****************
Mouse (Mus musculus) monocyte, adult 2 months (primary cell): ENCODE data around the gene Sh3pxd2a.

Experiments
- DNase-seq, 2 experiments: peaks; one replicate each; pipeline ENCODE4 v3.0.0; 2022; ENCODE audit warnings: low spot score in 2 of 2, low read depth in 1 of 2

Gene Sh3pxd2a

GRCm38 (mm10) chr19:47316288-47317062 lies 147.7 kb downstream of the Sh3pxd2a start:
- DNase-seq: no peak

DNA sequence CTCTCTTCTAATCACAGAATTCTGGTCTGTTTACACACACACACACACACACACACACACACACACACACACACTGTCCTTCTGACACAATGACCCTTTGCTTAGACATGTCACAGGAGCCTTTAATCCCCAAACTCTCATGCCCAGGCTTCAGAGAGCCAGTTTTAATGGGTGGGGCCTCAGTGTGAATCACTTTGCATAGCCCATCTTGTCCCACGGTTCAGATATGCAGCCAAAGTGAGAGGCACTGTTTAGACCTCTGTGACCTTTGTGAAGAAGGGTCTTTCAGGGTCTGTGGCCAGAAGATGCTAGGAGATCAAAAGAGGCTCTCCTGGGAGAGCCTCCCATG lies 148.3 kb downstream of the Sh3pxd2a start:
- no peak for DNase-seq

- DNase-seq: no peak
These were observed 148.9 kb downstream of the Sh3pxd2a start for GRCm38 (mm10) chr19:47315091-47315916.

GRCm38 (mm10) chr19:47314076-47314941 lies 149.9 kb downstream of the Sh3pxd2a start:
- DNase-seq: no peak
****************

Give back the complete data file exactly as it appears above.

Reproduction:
Mouse (Mus musculus) monocyte, adult 2 months (primary cell): ENCODE data around the gene Sh3pxd2a.

Experiments
- DNase-seq, 2 experiments: peaks; one replicate each; pipeline ENCODE4 v3.0.0; 2022; ENCODE audit warnings: low spot score in 2 of 2, low read depth in 1 of 2

Gene Sh3pxd2a

GRCm38 (mm10) chr19:47316288-47317062 lies 147.7 kb downstream of the Sh3pxd2a start:
- DNase-seq: no peak

DNA sequence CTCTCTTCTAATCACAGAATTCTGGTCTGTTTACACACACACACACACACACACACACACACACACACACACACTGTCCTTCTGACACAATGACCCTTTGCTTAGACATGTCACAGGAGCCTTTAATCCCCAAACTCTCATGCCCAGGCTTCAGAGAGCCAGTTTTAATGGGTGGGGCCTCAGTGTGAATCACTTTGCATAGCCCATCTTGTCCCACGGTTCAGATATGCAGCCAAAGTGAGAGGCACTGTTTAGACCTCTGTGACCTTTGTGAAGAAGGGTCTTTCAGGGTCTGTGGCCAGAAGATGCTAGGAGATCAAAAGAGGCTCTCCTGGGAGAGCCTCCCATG lies 148.3 kb downstream of the Sh3pxd2a start:
- no peak for DNase-seq

- DNase-seq: no peak
These were observed 148.9 kb downstream of the Sh3pxd2a start for GRCm38 (mm10) chr19:47315091-47315916.

GRCm38 (mm10) chr19:47314076-47314941 lies 149.9 kb downstream of the Sh3pxd2a start:
- DNase-seq: no peak